The Last of the Mohicans: A Narrative of 1757

By James Fenimore Cooper; James Daugherty | Go to book overview

CHAPTER 26

"Bot. -- Let me play the lion too." Midsummer Night's Dream.

NOTWITHSTANDING the high resolution of Hawkeye, he fully comprehended all the difficulties and dangers he was about to incur. In his return to the camp, his acute and practised intellects were intently engaged in devising means to counteract a watchfulness and suspicion on the part of his enemies, that he knew were, in no degree, inferior to his own. Nothing but the color of his skin had saved the lives of Magua and the conjurer, who would have been the first victims sacrificed to his own security, had not the scout believed such an act, however congenial it might be to the nature of an Indian, utterly unworthy of one who boasted a descent from men that knew no cross of blood. Accordingly, he trusted to the withes and ligaments with which he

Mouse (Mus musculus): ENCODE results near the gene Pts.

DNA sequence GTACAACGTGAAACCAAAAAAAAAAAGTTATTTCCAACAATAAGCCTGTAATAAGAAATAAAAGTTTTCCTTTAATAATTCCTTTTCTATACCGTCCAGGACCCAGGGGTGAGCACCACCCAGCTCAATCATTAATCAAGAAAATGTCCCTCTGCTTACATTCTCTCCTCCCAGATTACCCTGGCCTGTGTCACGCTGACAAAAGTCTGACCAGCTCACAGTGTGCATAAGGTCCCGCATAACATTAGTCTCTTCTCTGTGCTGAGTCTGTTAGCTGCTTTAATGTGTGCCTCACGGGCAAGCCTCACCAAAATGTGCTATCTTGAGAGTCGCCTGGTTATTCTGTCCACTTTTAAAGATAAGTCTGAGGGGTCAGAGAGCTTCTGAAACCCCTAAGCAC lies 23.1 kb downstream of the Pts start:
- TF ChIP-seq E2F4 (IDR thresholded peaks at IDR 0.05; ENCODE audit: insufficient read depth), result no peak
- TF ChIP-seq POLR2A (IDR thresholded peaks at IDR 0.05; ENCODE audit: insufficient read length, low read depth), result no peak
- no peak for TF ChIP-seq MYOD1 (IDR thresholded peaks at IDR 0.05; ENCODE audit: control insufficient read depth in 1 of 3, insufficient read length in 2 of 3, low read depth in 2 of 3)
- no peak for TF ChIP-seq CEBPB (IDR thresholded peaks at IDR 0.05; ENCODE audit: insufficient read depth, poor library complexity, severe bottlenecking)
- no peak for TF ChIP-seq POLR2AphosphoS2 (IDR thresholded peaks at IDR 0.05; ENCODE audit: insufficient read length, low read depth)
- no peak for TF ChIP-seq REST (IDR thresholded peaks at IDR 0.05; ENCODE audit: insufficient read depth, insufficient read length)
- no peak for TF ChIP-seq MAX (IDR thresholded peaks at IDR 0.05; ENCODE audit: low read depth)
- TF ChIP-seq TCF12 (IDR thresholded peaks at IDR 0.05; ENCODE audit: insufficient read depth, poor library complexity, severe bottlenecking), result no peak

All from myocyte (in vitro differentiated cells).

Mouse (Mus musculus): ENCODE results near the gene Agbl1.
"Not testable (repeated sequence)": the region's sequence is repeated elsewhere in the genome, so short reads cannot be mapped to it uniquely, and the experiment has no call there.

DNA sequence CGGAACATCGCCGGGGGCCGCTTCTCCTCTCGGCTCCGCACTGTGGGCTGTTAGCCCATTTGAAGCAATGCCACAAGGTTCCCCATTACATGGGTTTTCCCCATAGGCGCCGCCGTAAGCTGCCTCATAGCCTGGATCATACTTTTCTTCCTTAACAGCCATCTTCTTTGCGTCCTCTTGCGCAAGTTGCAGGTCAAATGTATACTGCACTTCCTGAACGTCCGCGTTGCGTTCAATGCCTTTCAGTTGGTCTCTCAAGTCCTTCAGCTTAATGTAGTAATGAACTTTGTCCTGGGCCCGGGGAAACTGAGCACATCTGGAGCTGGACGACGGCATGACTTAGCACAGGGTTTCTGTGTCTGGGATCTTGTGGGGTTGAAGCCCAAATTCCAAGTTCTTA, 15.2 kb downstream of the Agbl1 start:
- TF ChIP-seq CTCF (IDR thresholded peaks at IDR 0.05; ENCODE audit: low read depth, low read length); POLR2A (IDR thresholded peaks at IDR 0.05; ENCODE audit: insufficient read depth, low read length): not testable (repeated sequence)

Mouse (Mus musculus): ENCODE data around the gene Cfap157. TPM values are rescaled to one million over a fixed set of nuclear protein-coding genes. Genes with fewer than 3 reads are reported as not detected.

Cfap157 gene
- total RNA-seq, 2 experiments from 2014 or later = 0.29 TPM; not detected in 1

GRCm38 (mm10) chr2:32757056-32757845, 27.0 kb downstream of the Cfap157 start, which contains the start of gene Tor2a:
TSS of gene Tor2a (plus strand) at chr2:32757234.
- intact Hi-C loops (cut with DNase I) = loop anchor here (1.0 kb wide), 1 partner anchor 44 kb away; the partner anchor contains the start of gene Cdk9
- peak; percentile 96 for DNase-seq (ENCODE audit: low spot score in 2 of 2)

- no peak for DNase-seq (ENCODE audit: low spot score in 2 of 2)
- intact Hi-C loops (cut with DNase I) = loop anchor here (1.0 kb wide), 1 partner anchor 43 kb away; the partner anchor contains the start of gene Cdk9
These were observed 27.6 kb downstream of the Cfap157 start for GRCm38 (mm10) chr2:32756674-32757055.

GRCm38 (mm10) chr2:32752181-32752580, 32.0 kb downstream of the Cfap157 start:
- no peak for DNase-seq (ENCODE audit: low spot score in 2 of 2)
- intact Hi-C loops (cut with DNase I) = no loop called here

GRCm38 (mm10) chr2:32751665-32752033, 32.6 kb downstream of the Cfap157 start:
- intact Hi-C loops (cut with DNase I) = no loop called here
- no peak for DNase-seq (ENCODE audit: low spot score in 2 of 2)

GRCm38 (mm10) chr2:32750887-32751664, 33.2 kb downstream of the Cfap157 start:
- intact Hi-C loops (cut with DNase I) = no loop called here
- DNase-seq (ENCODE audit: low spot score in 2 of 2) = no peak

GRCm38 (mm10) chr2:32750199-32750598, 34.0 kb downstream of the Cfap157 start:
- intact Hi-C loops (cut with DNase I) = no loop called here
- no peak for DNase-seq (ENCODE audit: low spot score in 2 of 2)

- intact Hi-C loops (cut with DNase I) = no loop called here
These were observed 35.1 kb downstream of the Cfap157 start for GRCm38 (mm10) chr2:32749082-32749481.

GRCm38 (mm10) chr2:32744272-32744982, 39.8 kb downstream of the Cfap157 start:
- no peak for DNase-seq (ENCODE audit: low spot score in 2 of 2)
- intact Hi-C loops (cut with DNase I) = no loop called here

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The Last of the Mohicans: A Narrative of 1757
Table of contents

Table of contents

  • Title Page 3
  • Introduction - How This Book Came to Be Written 5
  • Chapter I 11
  • Chapter 2 22
  • Chapter 3 33
  • Chapter 4 44
  • Chapter 5 54
  • Chapter 6 66
  • Chapter 7 79
  • Chapter 8 92
  • Chapter 9 103
  • Chapter 10 113
  • Chapter II 126
  • Chapter 12 141
  • Chapter 13 158
  • Chapter 14 170
  • Chapter 15 185
  • Chapter 16 197
  • Chapter 17 210
  • Chapter 18 226
  • Chapter 19 239
  • Chapter 20 253
  • Chapter 21 266
  • Chapter 22 278
  • Chapter 23 291
  • Chapter 24 306
  • Chapter 25 319
  • Chapter 26 333
  • Chapter 27 345
  • Chapter 28 356
  • Chapter 29 369
  • Chapter 30 384
  • Chapter 31 398
  • Chapter 32 408
  • Chapter 33 426
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